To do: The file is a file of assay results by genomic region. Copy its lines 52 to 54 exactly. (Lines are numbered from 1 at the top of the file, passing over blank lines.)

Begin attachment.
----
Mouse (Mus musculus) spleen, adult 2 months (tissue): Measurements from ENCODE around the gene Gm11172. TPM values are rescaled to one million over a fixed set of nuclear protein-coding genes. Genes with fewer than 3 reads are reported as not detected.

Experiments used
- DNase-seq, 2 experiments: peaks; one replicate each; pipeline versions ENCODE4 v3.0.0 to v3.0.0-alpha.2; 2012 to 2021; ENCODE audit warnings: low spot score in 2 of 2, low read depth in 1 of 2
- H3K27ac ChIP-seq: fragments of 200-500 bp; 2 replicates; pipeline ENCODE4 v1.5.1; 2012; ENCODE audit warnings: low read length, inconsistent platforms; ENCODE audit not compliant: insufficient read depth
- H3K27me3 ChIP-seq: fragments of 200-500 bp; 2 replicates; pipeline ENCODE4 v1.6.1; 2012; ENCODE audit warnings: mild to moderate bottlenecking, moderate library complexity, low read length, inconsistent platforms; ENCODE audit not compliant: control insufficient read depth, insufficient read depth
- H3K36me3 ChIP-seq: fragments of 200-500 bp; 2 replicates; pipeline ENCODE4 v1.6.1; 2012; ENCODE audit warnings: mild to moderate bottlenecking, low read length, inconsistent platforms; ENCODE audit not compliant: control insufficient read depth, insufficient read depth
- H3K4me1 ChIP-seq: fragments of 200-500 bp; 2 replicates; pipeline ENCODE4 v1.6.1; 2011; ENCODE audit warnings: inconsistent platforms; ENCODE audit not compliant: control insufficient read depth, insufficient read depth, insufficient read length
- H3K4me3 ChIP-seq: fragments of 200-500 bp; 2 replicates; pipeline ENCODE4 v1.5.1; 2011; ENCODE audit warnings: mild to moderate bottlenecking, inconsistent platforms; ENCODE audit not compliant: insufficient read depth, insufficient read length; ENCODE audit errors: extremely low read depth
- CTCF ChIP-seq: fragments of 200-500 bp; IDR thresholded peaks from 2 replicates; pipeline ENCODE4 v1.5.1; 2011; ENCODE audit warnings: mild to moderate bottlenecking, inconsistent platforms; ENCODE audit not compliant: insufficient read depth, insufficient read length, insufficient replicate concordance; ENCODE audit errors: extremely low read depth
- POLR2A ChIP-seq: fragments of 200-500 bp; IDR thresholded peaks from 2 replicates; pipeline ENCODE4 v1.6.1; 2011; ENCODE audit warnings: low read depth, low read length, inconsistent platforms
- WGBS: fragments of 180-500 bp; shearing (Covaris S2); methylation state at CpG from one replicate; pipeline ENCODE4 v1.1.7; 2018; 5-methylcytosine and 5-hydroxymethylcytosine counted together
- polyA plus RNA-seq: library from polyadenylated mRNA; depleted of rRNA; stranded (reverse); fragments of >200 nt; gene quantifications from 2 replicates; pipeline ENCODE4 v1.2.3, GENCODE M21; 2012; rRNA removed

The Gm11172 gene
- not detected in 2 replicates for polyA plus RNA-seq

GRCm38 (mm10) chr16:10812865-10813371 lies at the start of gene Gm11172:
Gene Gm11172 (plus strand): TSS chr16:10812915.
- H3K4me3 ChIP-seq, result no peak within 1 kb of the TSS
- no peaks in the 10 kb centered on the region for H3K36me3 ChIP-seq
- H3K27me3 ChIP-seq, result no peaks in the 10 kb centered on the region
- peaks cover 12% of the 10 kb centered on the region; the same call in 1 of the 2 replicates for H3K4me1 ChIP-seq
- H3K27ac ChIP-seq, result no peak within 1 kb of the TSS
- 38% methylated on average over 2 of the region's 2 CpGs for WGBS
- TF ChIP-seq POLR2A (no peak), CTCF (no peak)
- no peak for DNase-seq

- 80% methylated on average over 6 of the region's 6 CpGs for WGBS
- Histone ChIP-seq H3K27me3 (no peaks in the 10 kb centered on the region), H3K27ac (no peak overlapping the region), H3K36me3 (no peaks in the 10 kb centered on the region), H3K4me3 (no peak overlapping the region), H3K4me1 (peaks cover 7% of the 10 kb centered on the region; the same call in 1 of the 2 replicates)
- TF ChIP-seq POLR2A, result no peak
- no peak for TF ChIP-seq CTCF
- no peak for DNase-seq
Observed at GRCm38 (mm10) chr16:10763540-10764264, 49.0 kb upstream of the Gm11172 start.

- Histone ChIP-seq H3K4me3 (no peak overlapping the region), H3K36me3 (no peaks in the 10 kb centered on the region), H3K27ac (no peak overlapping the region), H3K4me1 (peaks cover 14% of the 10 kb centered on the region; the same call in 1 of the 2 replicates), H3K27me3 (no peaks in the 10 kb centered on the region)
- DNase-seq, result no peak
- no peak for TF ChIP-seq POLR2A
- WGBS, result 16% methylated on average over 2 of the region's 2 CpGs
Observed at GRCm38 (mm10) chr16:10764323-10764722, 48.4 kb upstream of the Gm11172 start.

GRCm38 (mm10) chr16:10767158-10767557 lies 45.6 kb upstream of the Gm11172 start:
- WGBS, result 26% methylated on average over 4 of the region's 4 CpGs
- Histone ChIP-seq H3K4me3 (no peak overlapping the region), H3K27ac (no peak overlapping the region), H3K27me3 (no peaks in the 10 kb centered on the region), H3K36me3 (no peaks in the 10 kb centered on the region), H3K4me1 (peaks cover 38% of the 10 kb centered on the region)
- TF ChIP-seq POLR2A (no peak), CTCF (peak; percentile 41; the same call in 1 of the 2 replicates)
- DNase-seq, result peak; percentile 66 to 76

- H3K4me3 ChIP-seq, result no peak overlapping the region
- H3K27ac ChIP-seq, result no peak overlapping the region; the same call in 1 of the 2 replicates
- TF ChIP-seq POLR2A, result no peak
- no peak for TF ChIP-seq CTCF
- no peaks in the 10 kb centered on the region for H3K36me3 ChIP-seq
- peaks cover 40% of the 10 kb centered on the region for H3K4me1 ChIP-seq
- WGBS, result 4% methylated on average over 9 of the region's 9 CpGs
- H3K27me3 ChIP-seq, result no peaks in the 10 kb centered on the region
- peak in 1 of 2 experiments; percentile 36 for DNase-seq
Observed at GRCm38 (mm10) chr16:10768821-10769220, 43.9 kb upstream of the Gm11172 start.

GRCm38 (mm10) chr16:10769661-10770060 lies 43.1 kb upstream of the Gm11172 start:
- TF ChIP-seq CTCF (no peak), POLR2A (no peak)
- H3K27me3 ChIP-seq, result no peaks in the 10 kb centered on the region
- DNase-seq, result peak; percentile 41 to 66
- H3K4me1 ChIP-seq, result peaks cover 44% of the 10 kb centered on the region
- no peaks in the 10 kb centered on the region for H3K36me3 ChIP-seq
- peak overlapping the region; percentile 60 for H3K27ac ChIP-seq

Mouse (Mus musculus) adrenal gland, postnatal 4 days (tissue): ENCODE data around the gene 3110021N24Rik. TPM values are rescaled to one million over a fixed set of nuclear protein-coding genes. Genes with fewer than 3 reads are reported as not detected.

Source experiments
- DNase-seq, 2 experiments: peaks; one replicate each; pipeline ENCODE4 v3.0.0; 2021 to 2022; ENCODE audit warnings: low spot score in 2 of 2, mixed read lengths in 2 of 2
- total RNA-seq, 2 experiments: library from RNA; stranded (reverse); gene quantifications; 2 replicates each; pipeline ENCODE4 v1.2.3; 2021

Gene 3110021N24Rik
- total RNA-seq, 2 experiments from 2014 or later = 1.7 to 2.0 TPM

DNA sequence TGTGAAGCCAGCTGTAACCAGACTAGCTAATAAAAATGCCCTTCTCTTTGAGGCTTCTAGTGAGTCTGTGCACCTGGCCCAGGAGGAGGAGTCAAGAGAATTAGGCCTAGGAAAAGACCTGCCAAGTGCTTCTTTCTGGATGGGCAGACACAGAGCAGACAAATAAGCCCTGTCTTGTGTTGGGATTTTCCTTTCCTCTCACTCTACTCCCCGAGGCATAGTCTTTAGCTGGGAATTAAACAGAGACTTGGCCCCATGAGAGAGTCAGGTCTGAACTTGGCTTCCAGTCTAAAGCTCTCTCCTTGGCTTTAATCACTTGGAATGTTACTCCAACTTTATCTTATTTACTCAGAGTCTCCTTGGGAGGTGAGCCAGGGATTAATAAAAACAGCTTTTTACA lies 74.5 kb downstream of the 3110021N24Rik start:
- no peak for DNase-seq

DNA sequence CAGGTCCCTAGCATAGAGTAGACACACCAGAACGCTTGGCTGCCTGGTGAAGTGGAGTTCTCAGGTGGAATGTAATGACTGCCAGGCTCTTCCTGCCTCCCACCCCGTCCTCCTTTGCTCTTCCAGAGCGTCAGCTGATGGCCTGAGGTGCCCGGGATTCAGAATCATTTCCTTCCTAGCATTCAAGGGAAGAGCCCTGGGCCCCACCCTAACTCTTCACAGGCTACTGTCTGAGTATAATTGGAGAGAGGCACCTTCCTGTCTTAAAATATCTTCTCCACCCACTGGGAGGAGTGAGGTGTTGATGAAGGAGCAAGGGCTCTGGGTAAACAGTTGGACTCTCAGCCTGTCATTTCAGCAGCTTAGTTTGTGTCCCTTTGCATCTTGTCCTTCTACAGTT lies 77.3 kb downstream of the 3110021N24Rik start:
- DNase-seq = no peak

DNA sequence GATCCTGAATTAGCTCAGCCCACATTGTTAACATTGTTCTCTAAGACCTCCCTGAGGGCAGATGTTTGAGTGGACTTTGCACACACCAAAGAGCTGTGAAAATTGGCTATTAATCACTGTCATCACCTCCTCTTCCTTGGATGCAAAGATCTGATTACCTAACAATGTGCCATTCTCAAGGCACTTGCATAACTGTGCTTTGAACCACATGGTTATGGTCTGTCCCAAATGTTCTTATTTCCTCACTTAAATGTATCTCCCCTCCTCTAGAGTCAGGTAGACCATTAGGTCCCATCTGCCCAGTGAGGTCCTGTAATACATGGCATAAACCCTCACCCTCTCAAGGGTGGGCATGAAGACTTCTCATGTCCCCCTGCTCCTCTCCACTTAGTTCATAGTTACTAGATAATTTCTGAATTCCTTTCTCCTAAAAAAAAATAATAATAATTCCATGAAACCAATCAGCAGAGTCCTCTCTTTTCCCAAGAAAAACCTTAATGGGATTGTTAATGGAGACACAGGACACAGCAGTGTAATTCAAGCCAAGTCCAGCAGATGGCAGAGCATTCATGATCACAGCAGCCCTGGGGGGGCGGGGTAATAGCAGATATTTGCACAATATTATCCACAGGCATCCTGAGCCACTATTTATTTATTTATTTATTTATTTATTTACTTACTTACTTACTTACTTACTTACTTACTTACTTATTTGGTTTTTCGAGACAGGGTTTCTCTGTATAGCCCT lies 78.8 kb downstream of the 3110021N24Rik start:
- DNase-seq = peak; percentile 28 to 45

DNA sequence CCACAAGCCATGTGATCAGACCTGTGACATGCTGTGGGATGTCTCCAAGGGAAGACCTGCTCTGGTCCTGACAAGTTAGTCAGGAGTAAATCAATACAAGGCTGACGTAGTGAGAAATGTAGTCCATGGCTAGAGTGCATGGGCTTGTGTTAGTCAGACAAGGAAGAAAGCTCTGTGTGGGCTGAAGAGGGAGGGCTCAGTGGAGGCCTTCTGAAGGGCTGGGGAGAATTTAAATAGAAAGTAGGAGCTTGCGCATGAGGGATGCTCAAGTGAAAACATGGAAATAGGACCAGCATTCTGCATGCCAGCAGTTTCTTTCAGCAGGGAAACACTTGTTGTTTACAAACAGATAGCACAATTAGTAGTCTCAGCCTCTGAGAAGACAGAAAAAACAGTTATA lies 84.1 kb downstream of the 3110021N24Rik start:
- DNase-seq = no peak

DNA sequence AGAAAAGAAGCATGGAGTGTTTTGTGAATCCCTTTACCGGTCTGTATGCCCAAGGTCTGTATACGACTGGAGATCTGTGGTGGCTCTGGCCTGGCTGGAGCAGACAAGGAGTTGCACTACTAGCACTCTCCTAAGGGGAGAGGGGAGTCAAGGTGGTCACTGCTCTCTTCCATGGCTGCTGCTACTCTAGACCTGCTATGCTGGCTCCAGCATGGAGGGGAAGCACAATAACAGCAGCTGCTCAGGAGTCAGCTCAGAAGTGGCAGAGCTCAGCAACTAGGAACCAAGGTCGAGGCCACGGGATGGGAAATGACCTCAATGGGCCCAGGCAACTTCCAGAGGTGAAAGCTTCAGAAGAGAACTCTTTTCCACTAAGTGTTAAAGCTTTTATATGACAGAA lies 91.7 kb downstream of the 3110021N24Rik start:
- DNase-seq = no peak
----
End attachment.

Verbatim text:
- TF ChIP-seq CTCF (no peak), POLR2A (no peak)
- H3K27me3 ChIP-seq, result no peaks in the 10 kb centered on the region
- DNase-seq, result peak; percentile 41 to 66